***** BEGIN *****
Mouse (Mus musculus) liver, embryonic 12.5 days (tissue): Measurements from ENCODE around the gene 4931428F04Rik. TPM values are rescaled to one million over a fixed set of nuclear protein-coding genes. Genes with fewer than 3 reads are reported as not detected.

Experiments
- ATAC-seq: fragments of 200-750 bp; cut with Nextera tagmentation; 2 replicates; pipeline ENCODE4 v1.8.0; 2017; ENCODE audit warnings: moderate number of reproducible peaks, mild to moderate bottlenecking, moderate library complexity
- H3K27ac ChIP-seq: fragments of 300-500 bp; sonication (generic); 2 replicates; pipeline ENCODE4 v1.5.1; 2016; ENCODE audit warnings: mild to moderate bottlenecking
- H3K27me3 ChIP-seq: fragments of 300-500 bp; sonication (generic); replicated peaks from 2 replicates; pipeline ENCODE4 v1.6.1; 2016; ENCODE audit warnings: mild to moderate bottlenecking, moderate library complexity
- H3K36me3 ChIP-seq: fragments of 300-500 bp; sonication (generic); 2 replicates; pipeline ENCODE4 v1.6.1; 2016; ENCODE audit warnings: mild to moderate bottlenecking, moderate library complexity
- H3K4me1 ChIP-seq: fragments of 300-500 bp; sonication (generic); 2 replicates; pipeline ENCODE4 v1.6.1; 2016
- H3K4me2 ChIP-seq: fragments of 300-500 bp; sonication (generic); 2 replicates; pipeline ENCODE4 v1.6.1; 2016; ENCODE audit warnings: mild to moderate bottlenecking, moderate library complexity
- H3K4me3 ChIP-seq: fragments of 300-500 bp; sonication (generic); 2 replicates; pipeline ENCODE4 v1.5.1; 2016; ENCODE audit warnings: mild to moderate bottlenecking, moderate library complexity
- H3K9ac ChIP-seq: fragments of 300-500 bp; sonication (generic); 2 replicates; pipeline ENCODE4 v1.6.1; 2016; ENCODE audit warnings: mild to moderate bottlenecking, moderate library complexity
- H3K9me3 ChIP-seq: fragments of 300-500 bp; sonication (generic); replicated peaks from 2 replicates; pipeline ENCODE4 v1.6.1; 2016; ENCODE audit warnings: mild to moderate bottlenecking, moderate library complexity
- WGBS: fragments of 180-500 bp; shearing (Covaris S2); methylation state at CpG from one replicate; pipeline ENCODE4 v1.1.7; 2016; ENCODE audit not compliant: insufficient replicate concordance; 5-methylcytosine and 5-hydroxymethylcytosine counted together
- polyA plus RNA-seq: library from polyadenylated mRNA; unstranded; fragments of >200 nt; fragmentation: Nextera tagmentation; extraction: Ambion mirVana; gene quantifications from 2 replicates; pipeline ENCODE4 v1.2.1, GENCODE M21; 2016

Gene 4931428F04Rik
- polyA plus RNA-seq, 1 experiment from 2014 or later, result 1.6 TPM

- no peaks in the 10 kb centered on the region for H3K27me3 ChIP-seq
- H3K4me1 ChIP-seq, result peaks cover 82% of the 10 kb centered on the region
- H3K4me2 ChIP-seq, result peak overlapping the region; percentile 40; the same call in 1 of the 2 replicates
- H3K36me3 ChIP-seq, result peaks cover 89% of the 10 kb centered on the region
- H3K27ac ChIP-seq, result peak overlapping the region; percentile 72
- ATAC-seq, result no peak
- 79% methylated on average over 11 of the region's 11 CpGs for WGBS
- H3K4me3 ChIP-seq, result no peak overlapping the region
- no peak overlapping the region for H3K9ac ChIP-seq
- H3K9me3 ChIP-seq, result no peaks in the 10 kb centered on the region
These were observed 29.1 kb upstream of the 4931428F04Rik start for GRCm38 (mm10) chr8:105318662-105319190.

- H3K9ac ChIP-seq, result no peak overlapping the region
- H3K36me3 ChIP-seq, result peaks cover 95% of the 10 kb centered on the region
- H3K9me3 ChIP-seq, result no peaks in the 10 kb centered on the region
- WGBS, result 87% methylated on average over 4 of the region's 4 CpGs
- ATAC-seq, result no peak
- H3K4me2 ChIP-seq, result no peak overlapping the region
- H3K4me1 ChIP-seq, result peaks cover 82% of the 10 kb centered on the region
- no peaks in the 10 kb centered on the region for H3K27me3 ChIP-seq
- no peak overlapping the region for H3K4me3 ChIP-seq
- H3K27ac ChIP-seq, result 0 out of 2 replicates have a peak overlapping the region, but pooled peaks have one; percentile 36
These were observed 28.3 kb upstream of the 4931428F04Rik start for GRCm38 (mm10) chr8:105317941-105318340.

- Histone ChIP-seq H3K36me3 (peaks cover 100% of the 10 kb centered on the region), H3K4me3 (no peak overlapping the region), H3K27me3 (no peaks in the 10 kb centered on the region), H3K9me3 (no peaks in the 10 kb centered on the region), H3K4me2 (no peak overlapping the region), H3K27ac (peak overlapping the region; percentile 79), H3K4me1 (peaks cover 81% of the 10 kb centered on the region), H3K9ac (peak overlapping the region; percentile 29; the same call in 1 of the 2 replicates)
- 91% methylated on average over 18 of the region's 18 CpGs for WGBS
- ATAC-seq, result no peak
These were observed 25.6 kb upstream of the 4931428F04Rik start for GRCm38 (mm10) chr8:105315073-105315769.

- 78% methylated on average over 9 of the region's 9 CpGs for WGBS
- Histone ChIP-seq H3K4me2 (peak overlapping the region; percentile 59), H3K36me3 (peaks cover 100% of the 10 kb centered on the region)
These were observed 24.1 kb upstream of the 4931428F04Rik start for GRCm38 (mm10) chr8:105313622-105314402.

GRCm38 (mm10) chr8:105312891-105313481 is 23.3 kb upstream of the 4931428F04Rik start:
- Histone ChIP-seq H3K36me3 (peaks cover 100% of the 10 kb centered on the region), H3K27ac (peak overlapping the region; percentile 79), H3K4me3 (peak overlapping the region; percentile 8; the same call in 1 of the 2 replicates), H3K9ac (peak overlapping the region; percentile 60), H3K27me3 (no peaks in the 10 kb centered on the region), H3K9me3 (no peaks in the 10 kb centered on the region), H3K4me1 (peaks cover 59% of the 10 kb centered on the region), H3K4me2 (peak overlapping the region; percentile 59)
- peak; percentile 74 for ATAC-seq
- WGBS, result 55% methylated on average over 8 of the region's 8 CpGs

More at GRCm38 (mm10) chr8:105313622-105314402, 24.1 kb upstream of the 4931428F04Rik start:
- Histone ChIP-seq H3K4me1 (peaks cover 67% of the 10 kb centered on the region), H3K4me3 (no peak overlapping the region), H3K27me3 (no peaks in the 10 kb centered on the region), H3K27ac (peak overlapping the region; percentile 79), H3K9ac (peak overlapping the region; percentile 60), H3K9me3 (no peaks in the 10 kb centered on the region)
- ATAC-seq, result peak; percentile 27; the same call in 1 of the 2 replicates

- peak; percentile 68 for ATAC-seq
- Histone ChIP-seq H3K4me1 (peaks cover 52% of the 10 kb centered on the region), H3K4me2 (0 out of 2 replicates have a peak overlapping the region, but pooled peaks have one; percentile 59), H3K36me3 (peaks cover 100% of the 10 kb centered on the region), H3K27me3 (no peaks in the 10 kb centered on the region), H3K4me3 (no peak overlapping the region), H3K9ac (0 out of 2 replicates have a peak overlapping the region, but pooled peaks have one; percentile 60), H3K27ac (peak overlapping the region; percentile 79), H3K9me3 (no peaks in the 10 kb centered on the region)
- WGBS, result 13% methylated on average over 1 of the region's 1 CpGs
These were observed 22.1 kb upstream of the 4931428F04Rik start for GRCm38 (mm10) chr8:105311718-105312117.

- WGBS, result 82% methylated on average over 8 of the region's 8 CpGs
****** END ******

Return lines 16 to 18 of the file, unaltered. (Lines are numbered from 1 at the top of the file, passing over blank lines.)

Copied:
- no peaks in the 10 kb centered on the region for H3K27me3 ChIP-seq
- H3K4me1 ChIP-seq, result peaks cover 82% of the 10 kb centered on the region
- H3K4me2 ChIP-seq, result peak overlapping the region; percentile 40; the same call in 1 of the 2 replicates